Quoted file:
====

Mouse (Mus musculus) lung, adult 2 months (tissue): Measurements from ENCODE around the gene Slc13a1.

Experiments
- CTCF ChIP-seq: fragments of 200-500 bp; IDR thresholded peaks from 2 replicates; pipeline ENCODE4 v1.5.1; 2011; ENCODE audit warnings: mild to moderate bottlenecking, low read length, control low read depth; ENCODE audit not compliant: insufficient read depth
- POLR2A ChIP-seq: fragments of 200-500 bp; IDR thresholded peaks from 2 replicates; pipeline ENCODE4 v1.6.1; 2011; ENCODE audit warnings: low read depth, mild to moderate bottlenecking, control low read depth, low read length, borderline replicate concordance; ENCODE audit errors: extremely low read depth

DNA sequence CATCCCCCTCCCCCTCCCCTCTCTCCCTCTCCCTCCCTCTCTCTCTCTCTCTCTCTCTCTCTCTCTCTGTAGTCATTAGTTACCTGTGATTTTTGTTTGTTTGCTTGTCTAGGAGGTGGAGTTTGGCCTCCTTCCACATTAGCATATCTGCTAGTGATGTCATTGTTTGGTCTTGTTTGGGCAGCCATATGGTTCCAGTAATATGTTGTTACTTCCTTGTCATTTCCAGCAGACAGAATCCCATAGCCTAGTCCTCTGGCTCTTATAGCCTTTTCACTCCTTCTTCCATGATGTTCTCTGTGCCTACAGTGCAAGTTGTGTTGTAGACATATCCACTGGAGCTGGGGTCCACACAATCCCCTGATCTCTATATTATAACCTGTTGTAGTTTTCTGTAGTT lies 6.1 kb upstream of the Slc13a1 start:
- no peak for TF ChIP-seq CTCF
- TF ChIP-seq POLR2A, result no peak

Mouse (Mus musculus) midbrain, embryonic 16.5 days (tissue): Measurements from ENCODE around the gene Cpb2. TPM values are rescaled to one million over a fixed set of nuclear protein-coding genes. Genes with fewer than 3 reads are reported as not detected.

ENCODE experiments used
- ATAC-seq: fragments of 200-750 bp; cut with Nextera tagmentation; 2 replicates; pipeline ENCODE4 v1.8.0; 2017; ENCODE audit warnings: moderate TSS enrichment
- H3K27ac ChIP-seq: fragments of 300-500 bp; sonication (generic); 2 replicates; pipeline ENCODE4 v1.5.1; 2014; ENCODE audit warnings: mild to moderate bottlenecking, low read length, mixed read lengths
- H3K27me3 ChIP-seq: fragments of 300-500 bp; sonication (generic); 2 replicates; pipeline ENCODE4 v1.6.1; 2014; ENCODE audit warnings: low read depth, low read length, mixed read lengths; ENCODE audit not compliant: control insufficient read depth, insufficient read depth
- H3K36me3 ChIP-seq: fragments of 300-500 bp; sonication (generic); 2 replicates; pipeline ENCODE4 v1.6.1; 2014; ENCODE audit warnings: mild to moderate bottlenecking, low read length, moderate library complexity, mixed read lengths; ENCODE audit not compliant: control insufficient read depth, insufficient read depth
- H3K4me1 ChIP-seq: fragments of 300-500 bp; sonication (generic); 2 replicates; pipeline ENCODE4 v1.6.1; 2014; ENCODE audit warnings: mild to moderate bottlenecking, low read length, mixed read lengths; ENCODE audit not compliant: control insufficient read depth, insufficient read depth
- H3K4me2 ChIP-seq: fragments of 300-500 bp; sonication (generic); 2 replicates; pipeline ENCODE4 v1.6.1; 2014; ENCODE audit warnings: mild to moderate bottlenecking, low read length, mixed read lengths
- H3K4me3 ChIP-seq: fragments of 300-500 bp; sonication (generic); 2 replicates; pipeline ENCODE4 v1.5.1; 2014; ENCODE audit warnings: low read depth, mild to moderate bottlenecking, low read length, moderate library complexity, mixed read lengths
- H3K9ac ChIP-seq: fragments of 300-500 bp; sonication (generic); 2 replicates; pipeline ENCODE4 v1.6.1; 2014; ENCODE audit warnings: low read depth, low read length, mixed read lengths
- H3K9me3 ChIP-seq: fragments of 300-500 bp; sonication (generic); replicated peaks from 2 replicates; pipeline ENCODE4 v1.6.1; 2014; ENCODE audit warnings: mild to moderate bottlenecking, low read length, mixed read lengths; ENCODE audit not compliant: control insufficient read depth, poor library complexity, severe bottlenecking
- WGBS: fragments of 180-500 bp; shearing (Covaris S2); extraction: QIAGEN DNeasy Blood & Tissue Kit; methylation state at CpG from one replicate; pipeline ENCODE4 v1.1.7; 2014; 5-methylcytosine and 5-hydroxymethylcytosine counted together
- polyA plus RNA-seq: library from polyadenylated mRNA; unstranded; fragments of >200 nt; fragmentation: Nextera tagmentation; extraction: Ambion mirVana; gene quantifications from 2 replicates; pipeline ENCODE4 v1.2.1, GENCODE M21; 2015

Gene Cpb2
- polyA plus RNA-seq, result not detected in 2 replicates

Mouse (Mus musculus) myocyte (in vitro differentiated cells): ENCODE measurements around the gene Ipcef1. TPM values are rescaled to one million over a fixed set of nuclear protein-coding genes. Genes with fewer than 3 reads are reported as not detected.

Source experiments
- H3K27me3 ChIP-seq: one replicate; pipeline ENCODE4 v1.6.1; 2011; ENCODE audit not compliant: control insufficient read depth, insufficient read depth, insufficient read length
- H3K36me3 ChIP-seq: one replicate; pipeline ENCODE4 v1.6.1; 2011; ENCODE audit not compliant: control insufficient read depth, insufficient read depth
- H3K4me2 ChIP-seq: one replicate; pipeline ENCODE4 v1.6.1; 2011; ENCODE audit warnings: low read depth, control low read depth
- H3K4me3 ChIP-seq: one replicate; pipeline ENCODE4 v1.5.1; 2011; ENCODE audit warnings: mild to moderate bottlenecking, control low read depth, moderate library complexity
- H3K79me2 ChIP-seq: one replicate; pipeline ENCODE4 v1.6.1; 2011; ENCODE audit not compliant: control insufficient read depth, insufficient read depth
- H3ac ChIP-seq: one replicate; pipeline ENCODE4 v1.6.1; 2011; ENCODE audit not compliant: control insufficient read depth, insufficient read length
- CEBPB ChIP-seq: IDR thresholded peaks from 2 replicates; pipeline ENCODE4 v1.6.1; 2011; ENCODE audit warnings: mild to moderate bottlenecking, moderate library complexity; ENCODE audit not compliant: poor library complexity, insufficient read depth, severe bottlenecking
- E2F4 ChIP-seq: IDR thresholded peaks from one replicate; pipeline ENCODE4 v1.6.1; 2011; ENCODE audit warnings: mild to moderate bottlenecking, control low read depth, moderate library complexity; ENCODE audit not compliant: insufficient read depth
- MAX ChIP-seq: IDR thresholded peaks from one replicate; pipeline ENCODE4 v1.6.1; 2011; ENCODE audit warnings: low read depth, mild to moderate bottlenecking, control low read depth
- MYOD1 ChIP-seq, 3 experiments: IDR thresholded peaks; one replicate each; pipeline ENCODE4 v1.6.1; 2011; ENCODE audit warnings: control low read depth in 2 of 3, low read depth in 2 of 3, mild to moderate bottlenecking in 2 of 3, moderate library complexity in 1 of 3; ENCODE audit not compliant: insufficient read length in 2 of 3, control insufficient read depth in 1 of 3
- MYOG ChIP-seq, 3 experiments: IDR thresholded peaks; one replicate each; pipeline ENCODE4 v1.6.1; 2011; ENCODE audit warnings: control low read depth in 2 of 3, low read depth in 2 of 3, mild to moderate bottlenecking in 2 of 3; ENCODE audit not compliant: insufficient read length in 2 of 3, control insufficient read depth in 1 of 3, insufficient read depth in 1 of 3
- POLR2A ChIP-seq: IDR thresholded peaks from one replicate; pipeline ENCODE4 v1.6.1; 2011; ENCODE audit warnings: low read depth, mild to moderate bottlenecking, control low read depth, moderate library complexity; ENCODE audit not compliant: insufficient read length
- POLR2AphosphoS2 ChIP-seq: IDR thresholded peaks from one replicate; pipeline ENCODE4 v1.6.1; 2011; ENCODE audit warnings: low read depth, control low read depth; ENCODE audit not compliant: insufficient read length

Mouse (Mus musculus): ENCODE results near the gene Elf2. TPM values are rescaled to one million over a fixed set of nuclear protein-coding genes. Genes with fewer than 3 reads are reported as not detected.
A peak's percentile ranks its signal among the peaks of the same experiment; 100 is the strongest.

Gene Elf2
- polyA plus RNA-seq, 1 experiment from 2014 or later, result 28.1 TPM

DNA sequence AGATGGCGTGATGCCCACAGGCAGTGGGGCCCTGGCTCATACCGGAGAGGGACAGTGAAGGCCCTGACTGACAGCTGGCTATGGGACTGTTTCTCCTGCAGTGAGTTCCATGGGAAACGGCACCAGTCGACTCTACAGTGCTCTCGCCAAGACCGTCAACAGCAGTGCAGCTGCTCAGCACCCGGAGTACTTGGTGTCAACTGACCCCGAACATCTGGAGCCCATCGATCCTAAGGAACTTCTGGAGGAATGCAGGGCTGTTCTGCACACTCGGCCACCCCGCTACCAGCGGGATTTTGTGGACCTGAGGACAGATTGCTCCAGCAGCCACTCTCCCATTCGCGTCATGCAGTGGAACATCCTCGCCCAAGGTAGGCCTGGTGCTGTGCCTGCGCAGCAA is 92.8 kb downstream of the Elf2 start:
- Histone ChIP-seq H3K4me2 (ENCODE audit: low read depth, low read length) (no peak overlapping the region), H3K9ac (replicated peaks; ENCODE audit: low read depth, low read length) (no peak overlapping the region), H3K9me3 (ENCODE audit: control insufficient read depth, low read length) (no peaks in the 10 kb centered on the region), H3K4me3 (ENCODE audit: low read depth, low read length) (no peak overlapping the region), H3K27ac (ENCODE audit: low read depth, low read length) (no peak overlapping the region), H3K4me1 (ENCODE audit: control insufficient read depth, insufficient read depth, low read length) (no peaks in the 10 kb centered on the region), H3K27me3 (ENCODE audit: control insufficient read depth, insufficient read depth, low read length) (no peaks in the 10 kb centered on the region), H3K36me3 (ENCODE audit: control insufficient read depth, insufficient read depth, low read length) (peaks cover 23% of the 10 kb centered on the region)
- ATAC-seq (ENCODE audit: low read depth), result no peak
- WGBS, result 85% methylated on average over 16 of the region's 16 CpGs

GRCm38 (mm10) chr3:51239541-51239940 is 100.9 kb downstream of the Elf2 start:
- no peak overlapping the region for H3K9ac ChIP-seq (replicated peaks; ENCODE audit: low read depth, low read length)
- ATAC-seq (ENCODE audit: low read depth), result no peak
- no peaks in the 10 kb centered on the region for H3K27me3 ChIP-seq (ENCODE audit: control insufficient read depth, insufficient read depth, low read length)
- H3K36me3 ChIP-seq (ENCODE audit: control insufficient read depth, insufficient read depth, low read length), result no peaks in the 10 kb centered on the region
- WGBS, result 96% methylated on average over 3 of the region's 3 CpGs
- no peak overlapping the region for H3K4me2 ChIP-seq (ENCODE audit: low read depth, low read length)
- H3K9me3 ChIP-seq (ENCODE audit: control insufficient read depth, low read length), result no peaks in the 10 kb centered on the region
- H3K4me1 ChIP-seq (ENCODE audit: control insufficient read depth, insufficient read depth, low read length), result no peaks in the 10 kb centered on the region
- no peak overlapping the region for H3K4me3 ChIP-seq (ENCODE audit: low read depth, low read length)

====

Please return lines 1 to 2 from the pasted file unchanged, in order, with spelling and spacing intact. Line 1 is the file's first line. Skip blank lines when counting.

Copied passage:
Mouse (Mus musculus) lung, adult 2 months (tissue): Measurements from ENCODE around the gene Slc13a1.

Experiments